History of Ukraine

The “Train of Unity” has arrived at the Kyiv railway station. Among the passengers are students of the Ivan Bohun military lyceum. Kruty station is located 150 km away from Kyiv. This is where one hundred years ago, on January 29th, a small contingent of Ukrainian forces, who were mostly students and cadets, defended against a fully-equipped army of four thousand Bolshevik soldiers. Historians estimate between 300 to 600 students, cadets, and volunteer fighters faced the Russian Bolshevik soldiers. The battle lasted for 5 hours. When the Ukrainian fighters ran out of ammunition, they were forced to retreat. 30 students were taken captive and executed the next day. Now, that small group of Ukrainian fighters is celebrated for courage and bravery while the battle became a symbol of Ukraine’s resistance against Russia.

“I don’t think it is right to present the Battle of Kruty as a tragedy, and especially as a defeat. It is obvious that the death of people, especially young people, is a tragedy, but we don’t consider the battle a defeat,” says Volodymyr Viatrovych, Head of the Ukrainian Institute of National Remembrance.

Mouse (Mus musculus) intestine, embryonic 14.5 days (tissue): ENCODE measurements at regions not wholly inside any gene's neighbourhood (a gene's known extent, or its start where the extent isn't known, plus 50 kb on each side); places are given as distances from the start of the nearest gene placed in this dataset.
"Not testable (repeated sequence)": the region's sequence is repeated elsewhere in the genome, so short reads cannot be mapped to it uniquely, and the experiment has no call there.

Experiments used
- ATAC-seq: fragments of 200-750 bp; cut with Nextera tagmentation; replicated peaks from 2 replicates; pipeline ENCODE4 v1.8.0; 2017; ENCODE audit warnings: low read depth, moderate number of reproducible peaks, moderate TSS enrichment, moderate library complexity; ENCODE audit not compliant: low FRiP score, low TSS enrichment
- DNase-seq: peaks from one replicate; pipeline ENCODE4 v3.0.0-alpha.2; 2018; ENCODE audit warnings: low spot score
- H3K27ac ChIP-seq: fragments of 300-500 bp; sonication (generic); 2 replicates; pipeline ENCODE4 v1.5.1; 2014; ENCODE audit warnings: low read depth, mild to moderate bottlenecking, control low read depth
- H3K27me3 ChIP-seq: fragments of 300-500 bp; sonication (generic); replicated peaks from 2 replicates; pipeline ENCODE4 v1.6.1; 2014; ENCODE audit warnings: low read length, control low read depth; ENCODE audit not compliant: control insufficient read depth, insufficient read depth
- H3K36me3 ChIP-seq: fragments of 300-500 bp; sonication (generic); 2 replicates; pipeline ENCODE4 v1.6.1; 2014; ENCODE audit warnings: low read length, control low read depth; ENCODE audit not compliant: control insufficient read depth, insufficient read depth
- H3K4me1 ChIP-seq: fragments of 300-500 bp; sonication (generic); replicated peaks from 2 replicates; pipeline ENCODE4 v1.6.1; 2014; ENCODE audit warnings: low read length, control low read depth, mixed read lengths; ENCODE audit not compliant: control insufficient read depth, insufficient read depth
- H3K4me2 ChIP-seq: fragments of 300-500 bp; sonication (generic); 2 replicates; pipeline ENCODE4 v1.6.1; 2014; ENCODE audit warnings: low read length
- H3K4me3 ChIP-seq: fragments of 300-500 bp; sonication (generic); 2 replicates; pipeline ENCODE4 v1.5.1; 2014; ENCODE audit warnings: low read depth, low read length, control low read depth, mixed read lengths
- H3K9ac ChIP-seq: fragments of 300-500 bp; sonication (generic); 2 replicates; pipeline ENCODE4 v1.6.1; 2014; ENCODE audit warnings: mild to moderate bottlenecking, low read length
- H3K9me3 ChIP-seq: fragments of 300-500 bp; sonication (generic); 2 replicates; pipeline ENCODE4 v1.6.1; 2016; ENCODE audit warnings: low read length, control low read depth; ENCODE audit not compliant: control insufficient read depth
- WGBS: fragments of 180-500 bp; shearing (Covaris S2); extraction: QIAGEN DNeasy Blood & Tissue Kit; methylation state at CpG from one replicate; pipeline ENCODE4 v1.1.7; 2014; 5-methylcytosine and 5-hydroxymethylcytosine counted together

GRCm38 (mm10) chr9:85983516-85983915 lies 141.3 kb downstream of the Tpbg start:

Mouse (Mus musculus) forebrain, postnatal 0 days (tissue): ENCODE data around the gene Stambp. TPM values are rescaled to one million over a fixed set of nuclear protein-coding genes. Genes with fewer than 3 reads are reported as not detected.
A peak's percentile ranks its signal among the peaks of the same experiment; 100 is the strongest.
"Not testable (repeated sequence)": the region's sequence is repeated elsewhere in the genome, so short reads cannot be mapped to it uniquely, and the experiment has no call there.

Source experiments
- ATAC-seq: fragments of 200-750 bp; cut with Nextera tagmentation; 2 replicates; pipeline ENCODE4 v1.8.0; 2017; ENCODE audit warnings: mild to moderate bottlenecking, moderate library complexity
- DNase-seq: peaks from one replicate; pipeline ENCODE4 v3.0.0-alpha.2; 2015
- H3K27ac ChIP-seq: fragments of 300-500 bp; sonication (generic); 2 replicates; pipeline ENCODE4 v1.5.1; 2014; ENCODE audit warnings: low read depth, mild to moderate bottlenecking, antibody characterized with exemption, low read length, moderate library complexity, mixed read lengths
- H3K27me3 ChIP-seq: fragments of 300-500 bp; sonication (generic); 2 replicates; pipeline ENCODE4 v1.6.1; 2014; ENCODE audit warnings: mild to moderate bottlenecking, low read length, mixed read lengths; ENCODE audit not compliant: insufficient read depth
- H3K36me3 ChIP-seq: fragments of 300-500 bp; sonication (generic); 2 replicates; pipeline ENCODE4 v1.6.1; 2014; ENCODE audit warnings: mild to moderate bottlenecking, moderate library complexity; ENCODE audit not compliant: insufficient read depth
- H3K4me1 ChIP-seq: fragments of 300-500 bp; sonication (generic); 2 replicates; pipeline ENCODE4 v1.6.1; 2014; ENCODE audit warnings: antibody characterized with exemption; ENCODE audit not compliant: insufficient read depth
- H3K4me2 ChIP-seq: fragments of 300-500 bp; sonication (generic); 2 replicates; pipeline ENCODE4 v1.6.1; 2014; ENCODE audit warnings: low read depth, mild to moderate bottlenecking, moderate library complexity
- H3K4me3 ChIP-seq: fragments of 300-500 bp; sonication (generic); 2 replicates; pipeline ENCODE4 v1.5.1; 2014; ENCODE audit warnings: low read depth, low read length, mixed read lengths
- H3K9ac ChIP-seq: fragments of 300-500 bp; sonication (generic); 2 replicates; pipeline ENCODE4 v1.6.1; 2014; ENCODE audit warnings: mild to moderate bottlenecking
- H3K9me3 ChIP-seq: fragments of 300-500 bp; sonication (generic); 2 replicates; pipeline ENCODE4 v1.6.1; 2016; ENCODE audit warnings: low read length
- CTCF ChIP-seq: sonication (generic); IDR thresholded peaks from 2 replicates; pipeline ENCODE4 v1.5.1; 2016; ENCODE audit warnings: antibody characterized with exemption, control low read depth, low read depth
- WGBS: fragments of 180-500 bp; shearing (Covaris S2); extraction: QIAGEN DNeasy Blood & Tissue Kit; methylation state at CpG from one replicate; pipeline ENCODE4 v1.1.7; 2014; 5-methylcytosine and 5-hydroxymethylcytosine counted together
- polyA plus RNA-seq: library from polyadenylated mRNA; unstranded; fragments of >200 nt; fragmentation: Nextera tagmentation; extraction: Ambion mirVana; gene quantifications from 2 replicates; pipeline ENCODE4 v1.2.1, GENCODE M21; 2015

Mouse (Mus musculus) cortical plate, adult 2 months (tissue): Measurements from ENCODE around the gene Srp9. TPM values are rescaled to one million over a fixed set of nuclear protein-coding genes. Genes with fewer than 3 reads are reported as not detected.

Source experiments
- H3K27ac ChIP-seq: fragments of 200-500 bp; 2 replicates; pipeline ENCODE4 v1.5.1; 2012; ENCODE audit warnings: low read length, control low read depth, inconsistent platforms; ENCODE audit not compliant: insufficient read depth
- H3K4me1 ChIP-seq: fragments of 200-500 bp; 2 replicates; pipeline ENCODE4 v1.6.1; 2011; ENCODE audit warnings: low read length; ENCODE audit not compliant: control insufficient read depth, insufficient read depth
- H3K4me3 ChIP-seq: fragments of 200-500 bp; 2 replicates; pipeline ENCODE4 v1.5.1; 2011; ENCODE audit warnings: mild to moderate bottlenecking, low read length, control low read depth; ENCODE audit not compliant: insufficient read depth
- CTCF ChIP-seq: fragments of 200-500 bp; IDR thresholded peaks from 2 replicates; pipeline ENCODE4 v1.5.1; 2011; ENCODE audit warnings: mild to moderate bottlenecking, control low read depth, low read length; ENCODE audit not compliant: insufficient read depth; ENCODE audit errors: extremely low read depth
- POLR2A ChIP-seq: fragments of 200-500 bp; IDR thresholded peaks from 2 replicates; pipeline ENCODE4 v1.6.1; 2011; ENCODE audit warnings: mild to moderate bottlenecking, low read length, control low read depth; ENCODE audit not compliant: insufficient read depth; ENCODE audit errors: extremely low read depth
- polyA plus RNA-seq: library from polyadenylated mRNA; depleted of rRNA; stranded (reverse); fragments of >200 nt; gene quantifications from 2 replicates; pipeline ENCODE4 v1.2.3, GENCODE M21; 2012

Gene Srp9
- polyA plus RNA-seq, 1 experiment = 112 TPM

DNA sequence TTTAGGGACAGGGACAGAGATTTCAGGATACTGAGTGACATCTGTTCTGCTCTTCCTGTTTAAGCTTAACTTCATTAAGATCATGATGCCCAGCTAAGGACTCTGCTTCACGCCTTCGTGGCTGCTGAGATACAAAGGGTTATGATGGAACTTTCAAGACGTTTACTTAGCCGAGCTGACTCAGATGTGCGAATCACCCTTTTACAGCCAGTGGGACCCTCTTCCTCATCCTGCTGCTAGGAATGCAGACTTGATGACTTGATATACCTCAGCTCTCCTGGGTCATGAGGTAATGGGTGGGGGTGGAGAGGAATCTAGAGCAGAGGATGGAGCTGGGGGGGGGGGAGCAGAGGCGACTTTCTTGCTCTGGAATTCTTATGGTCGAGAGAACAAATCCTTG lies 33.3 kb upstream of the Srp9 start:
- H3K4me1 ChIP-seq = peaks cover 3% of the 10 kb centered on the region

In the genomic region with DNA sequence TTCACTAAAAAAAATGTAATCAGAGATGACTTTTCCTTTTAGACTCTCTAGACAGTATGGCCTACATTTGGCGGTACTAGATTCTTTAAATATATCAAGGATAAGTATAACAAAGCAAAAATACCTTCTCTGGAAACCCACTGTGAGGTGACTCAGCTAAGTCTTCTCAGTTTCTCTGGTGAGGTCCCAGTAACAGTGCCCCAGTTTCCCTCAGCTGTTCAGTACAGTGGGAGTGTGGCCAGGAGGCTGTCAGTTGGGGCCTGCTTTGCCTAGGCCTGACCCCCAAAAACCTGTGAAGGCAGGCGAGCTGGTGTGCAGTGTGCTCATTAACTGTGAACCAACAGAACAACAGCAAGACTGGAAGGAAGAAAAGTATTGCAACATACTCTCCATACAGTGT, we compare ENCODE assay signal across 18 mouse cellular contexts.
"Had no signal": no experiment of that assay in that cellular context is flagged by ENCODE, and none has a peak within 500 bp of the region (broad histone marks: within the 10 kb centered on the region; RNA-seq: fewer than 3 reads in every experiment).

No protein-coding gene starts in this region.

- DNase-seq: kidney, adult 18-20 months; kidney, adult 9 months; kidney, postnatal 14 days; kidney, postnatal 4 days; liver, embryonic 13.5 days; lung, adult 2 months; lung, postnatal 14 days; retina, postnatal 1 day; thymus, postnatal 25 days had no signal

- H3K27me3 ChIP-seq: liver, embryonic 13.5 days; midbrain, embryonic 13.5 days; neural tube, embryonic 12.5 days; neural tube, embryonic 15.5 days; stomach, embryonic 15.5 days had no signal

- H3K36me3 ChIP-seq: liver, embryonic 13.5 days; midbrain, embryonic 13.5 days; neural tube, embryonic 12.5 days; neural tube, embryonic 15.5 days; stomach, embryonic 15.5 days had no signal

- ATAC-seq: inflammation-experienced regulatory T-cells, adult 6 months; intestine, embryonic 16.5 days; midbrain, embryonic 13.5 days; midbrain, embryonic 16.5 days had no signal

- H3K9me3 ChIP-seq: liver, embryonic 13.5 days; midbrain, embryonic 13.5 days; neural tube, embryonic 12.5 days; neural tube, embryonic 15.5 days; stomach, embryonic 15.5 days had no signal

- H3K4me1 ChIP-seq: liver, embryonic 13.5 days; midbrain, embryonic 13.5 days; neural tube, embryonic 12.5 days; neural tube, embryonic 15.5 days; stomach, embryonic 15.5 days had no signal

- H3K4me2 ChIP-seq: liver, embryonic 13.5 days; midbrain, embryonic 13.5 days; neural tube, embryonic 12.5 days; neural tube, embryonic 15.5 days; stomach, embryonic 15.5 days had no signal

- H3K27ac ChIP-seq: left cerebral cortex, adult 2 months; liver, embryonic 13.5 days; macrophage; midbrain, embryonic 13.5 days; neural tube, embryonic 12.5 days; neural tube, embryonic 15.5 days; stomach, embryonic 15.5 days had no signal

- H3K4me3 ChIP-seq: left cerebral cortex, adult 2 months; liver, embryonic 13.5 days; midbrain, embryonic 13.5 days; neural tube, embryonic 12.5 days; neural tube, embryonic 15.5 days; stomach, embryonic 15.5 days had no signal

Historians at Ukraine’s Institute of National Remembrance suggest up to 100 Ukrainian fighters were killed. At least two were students of the Przemyśl school, now modern Poland. On the 100th anniversary, representatives of the school came to Kruty to honor the defenders’ memory.

“Two of our students died in this battle: Hryhoriy Pipskyi and Ivan Sorokevych. They are now on our wall of honor. We are proud of them. This pain and this history lives on in our families,” says Anna Leskiw, Head of Ukrainian school in Przemyśl, Poland.

Oleksiy Chudchenko was born and raised in Kruty, but he learned of the historic battle only after Ukraine gained independence in 1991. In Soviet times, the topic was taboo:

“At first, there was a birch cross here. Back then, there were no official events like now. Lately, I started coming to commemorate the date. I am overwhelmed with pride for these people, for the students who died defending Ukraine.”

In January 1918, Ukrainian defenders delayed the advance of Bolshevik invaders on their way to Kyiv. This was a decisive moment for Ukraine’s struggle for independence. The Ukrainian People’s Republic went on to sign the Treaty of Brest-Litovsk, recognizing the Republic’s sovereignty.

Ukraine’s war veteran Volodymyr Zhemchuhov came to Kruty for the first time. He compares the battle to Russia’s military intervention in eastern Ukraine:

“In 2014, Russian occupants were also met by young people. Most of the soldiers I saw were around 19 or 20 years old. They also came out to defend their land.”

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